EchoStar, DirecTV merger now on life support

Rejecting last week’s effort to save the proposed EchoStar-DirecTV merger, the U.S. Justice Department and 23 state attorney generals have filed a lawsuit to block the proposed $26 billion deal.

The court action now leaves the possibility of any EchoStar-DirecTV alliance all but dead.

Last week, EchoStar offered to transfer dozens of communications frequencies and three satellites to Cablevision, who would, in turn, start a satellite business next year in an attempt to create new competition in the direct-to-home satellite marketplace.

The Justice Department rejected the idea, contending Cablevision would not offer significant enough competition. Both the Justice Department and FCC were against combining the nation's two largest providers of satellite TV service into a single entity because the pairing would reduce competition and result in higher service costs to consumers.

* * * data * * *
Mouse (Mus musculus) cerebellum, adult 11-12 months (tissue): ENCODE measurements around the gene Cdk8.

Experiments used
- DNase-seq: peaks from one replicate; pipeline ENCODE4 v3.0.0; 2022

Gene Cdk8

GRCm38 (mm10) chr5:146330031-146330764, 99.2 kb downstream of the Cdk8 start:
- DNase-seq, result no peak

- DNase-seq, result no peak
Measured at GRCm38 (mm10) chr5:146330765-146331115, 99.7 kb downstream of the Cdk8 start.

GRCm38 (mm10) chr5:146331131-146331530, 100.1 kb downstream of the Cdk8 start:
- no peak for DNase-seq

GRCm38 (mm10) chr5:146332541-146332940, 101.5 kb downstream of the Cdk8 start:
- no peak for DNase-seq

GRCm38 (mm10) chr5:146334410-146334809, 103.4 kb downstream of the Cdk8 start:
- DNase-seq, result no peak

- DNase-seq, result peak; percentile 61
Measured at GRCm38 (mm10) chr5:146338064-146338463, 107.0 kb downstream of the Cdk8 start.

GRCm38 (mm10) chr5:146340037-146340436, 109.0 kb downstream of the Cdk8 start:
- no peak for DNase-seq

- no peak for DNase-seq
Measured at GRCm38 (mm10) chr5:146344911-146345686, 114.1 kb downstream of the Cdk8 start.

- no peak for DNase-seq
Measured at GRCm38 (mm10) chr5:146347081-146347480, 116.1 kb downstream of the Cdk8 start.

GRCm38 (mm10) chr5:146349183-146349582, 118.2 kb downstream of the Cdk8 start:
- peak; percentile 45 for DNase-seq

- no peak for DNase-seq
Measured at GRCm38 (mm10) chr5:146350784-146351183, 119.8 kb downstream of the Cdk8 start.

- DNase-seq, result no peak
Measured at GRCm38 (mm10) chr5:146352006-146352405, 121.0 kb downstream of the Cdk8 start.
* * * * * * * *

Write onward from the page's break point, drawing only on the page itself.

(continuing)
FCC Commissioner Michael J. Copps said Cablevision’s involvement would not fix the fundamental problem.

Although most companies abandon proposed mergers once the Justice Department announces its opposition, both EchoStar and DirecTV expressed disappointment over the legal action but stopped short of saying whether they will continue to pursue the proposed merger.

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